Voters in Anambra State will be choosing who should be their governor in nine days’ time on 18 November. The candidates include incumbent Willie Obiano, for the All Progressives Grand Alliance (APGA), Tony Nwoye of the All Progressives Congress (APC), Oseloka Obaze of the Peoples Democratic Party (PDP) and Osita Chidoka of the United Progressive Party (UPP).
The first thing worthy of note with this motley crew is that, with the exception of Obiano, they have all switched party affiliations in recent times. Nwoye ran as the PDP’s candidate for governor in 2014, today he has switched allegiances and alphabets. Obaze was Secretary to the State Government during the APGA-rule of governor Peter Obi, and also served in the same capacity under Obiano. Now, Obi is “sponsoring” Obaze to run against Obiano, who himself was installed by Obi.
Two-term governor Obi has since claimed that he made a mistake in endorsing Obiano four years ago, and yet he is trying, without shame, to install Obaze and expects voters in the state to trust his judgment. It was reported that Obi fell out with Obiano because the governor, whom Obi expected to be a puppet, refused to “refund” 7bn naira ($19.7m) from the state treasury that Obi allegedly spent during Obiano’s first governorship campaign.
Chidoka, the UPP candidate, used to be aviation minister under the PDP regime of former president Goodluck Jonathan. He allegedly got the job because his political “godfather” is billionaire oil man Emeka Offor, who reportedly joined the APC in September as insurance against prosecution for corruption. Offor also installed arguably the worst governor in Anambra State history, Chinwoke Mbadinuju, in 1999. Despite his Offor links, Chidoka has been packaging himself laughably as a progressive force in Anambra politics.
The UPP candidate tried to exploit separatist pro-Biafran sentiment by driving the leader of the now-proscribed Indigenous People of Biafra (IPOB) Nnamdi Kanu out of Kuje Prison on bail. Kanu and IPOB later declared that there should be a boycott of (s)elections in “Biafra Land” (including Anambra State) until a referendum is held on whether southeast Nigeria should secede from the rest of the country.
On 14 September the military raided Kanu’s home and he hasn’t been seen since. Several people have suggested that southeast governors, including Obiano, were behind the request for the military to clip the wings of the pro-Biafrans, especially as they seemed to be threatening the 18 November (s)election.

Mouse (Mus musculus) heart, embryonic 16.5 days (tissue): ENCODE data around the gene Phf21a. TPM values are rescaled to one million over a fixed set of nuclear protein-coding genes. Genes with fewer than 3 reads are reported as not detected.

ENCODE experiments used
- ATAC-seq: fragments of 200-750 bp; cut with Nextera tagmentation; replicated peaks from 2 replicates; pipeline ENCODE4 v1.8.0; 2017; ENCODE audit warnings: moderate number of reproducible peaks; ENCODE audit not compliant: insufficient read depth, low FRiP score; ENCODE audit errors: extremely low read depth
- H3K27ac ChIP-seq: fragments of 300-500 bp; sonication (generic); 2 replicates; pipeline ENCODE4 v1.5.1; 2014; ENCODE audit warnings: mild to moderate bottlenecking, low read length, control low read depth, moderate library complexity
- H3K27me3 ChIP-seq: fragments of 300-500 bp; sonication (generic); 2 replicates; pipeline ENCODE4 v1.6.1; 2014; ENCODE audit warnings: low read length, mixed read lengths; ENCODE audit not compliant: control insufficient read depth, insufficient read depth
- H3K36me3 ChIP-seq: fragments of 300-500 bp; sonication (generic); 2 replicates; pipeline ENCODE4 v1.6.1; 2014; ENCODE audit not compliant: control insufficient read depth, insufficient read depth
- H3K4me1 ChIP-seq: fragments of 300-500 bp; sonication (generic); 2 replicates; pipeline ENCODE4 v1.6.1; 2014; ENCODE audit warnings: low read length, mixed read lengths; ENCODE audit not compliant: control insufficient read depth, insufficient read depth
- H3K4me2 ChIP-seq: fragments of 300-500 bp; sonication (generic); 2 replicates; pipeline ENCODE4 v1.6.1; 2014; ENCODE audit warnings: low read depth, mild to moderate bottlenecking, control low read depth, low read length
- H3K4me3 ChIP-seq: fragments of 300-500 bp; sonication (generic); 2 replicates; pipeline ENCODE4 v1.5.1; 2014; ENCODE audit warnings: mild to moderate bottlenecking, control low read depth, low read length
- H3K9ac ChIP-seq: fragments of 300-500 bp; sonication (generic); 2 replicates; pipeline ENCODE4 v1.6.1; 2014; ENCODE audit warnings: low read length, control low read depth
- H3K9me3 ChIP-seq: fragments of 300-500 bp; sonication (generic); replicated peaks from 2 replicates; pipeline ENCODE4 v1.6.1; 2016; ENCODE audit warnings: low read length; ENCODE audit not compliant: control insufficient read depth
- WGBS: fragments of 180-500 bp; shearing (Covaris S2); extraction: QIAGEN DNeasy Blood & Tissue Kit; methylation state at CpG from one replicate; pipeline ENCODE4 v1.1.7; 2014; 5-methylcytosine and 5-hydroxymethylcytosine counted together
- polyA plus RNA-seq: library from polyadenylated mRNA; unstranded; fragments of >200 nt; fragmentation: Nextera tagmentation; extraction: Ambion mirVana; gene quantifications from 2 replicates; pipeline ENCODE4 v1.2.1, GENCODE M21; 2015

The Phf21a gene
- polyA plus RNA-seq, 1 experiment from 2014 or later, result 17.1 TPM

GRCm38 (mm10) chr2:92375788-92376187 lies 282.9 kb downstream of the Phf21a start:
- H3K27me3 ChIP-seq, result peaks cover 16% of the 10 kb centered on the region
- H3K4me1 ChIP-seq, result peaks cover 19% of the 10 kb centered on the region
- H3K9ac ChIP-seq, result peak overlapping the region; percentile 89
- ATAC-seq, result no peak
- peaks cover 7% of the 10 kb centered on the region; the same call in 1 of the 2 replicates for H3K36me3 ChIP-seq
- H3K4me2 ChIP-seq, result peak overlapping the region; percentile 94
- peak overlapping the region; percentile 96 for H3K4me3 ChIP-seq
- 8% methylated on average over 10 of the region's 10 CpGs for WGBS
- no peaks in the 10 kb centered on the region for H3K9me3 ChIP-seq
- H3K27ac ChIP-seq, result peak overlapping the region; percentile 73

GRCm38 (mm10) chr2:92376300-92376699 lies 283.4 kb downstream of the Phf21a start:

Kanu, at one point, claimed that he controlled “100%” people in Anambra State and he was sure they would obey the IPOB demand for a boycott. The call for a boycott has been very controversial, with opponents claiming that if the (s)election was disrupted, the federal government could use it as an excuse to declare a state of emergency and install an administrator, who may not even be an indigene of the state. So, the logic goes, it was better to allow the people to vote for the devil they know.
However, while Kanu/IPOB had no right to suggest or claim there should be no election, calling for a boycott was justifiable. Author and journalist Peter Hitchens said: “The right not to vote is as precious as the right to vote.” Civil disobedience is an honourable course of action in line with an individual’s conscience on matters of right or wrong. Martin Luther King Jr argued that: “I became convinced that non-cooperation with evil is as much a moral obligation as is cooperation with good.”
The (s)election experience in Anambra State since 1999 has been one of entrenching “godfatherism”, corruption and misrule. It is an evil that has enriched a handful of governors, their sponsors and cronies at the expense of the majority. The Chartist movement in 1800s England, who laid the foundations for Western liberal “democracy”, claimed that the vote had little meaning if people’s lives did not improve. There is little evidence to show that the lives of the majority in Anambra State have improved since they started taking part in fraudulent and dubious (s)elections in 1999.
In such circumstances, continuing to vote is an act of folly. Albert Einsten said insanity is doing the same thing over and over again and expecting different results. Voting for any of the candidates on November 18 would mean the same results seen since 1999 – looting by a few, impoverishment for many and very little in terms of development strides.
The good people of Anambra State should, quite rightly, refuse to participate in the madness of voting for looters and political prostitutes. Taking part would amount to legitimising a very predictable four years of further looting. Let the looters, the chancers and those that are benefiting from the misery of Anambra people take part in their sham (s)election. The majority should find better things to do with their time, starting with staying at home on 18 November.